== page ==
Pity the Old Dominion. In the world of food, Virginia is, and remains, that middle child of culinary accomplishments, that long-suffering Jan Brady of gastronomic provinces that necessarily (if haplessly) occupies that contiguous and fixed line of demarcation between itself and the far, far more celebrated gastronomic triumphs of North Carolina. Because North Carolina boasts two of the most lauded of American culinary achievements—its eastern-style, whole-hog, vinegary barbecue goodness, and its (almost) equally great Lexington (aka Piedmont) shoulder-only, catsup-in-the-mix style found in its central and western counties—Virginia, poor, poor, Virginia, is remanded to the loneliest of familial exiles of watching its closest, Southern sibling garner the kind of acclaim that have made its own attempts at barbecue greatness seem knock-kneed, ham-fisted, and altogether foolish for the trying. So great is the disparity between these two respective reputations—Carolina and Virginia—that Virginia might easily be forgiven if it suddenly and collectively abandoned the business of barbecue altogether and endeavored to refashion its own culinary identity through the appropriation of some entirely alien food form like, say, fish tacos or deep fried Mars bars; anything to remove, even conquer, the ever-persistent Marsha, Marsha, Marsha aspect of its relationship with the supremely superior-in-every-way barbecue of North Carolina.
And yet, in its never-ending, and seemingly Promethean quest for parity in barbecue achievement with North Carolina, some of Virginia’s finest culinarians doggedly persist. Some who fight the good fight. Some like the good folks of Saucy’s Walk-Up BBQ in Petersburg, Virginia.
For Saucy’s and me, this was purely a chance encounter. For on a very recent return from North Carolina barbecue country (a trip of mine which featured beautifully triumphant visits to the highly celebrated—and deservedly so—Parker’s Barbecue and Bob Ellis’ Barbecue, both of Wilson, North Carolina) I stopped for gas in Petersburg, thirty miles south of Richmond, and there, amid the gas fumes of the Shell station, and badly flickering florescent lighting, just happened to catch the slightest whiff of wood smoke and melting pork fat on the wind, that olfactory signature of my own culinary nirvana. So around Petersburg I drove, windows down, face out the window, pursuing the smell of dripping pig through its Southern streets like a madman, wet with fop sweat, jonesing for his culinary fix.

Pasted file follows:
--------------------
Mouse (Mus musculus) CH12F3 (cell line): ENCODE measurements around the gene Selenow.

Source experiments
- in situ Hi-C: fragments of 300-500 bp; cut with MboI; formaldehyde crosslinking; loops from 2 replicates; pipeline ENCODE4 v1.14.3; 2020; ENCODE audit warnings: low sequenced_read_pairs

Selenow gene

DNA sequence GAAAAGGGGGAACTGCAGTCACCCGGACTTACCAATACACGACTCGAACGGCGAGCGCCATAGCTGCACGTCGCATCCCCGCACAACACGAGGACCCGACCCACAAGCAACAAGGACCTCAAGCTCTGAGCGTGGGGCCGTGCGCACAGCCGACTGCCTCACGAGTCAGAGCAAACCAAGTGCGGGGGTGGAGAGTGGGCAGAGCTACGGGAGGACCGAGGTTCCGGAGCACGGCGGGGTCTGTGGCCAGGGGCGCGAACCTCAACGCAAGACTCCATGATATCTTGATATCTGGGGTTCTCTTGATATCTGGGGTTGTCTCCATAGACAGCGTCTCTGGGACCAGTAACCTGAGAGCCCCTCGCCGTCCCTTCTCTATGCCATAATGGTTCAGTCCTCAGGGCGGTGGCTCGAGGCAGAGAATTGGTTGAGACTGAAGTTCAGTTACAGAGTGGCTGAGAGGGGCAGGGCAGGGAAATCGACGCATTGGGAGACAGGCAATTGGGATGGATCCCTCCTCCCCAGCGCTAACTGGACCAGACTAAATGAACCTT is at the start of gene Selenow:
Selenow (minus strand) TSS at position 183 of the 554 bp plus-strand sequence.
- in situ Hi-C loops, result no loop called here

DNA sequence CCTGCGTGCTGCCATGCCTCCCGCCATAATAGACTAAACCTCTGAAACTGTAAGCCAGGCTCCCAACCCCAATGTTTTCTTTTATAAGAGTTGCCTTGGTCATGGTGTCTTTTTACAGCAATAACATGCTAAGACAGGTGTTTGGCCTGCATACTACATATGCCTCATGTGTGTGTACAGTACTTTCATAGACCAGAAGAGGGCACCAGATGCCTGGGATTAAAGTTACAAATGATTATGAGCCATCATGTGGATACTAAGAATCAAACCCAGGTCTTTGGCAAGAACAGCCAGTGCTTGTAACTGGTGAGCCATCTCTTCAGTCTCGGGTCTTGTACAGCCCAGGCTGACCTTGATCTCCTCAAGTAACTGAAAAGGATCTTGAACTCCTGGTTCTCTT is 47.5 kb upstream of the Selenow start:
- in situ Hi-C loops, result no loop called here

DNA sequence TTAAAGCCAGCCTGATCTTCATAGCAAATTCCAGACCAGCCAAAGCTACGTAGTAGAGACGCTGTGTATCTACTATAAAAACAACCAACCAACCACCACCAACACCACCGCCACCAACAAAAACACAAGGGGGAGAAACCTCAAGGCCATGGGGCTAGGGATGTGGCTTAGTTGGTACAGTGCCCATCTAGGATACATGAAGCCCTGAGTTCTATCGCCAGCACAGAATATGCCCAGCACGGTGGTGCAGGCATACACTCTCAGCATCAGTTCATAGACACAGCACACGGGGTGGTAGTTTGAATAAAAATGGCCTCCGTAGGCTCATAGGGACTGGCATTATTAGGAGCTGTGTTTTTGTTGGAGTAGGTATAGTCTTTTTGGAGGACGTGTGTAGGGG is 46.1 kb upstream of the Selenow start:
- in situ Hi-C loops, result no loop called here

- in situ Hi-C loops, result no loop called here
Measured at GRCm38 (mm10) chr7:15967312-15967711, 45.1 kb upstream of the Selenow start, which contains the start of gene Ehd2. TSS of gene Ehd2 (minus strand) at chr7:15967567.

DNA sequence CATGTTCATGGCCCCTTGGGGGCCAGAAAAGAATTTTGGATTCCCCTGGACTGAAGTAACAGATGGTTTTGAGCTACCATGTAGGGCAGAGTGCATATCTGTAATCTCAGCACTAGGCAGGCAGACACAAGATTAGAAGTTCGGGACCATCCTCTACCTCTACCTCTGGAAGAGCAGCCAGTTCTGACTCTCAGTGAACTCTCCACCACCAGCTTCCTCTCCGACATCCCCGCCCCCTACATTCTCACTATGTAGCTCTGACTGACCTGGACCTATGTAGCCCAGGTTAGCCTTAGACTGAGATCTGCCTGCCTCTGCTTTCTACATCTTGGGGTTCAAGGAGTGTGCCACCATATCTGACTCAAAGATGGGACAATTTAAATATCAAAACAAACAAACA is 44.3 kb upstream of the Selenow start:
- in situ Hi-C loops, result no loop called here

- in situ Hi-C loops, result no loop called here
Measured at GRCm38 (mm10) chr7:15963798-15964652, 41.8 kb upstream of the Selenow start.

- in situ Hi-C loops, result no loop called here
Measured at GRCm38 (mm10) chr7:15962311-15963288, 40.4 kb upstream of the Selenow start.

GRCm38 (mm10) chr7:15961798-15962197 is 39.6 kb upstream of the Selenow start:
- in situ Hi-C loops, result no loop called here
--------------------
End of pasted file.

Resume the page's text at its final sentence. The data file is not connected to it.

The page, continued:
Located in what the parlance of our times calls a “transitional” and “mixed use” neighborhood of actual working industrial warehouses and now-former industrial warehouses-turned-yuppie-filing-cabinets, Saucy’s is itself a post-industrial architectural marvel of erstwhile-shipping-container-turned-restaurant, and it was lit, the night of my visit, like some beacon of culinary hope against a darkness purely post-apocalyptic in its depth, and almost Jarmusch-like in its lunar, last-man-left-on-the-moon sense of desolation. Barbecue being the most collaborative and convivial of American cuisines, it was strange to arrive in Saucy’s gravel lot, plunged into darkness, and so very and palpably alone. But on exiting my pickup (because that’s how we roll these days, yo), I discovered a smoker, two of them, in fact, loaded with pork shoulder and brisket, and nearby, piled against the back wall of the restaurant, stacks of hickory and oak. Better still was the greeting I received from the lone Saucy’s employee: spritely, verging on the ebullient, like some last survivor of the End of Days, blissfully unaware the world around her has forever turned to ash. I nodded hello and smiled back.
Saucy’s succeeds by offering only what it does well: pulled pork, brisket, chicken, ribs. These are your only options for protein. Sides are equally (re: wisely) utilitarian in scope: potato salad, cole slaw, and a sweet, three bean salad. Because the barbecue purist knows better than to require anything more than the possible addition of greens. My own order was unimaginative in the extreme. But that was the point: it would, I knew, reveal Saucy’s ability—be it nascent or inept—to rival the efforts of their culinary brethren in that ever-so-close, and yet oh-so-far-away Carolinian south.
I ordered what is inarguably gold standard of the mid-Atlantic barbecue world: a pulled pork sandwich, topped with slaw. It arrived straight-backed and immaculate as a preacher on Sunday, and as the pure, Aristotelian form of what every barbecue sandwich, everywhere, should aspire to be. But what the sandwich delivered, flavor-wise, was purely Virginian in all aspects. It borrowed little from Carolina, east or west, nor from Texas, nor from Kansas City or Memphis in any of its approach. The pork was singularly Old Dominion through and through: a slightly tangy tomato sauce, perfectly complimented by the considerable smoke of the meat, which, in turn, was expertly offset by the pleasing acidity of the cole slaw. A magnificent little sandwich. For Virginia. For Carolina. For anywhere. Truly good barbecue. But here, in this post-apocalyptic industrial darkness of the Petersburgian night, a sandwich of this savor seemed almost miraculous. The pork was good, deeply and deliciously good, and I left Saucy’s, and its city of Petersburg, truly convinced that Virginia does have a dog in this barbecue fight.
To think this contest over barbecue supremacy just might be far from decided is a novel idea to any barbecue enthusiast who has believed the results have long been determined. But maybe not. Maybe Virginia has something to say, something of importance, after all. And if the cuisine coming from Saucy’s is any indication, Virginia cooks just might be at the vanguard of this push from the north. Forewarned is forearmed, as they say. And Carolina, you’ve been served.
Your link: http://saucyswalkupbbq.blogspot.com
Your link: http://saucyswalkupbbq.blogspot.com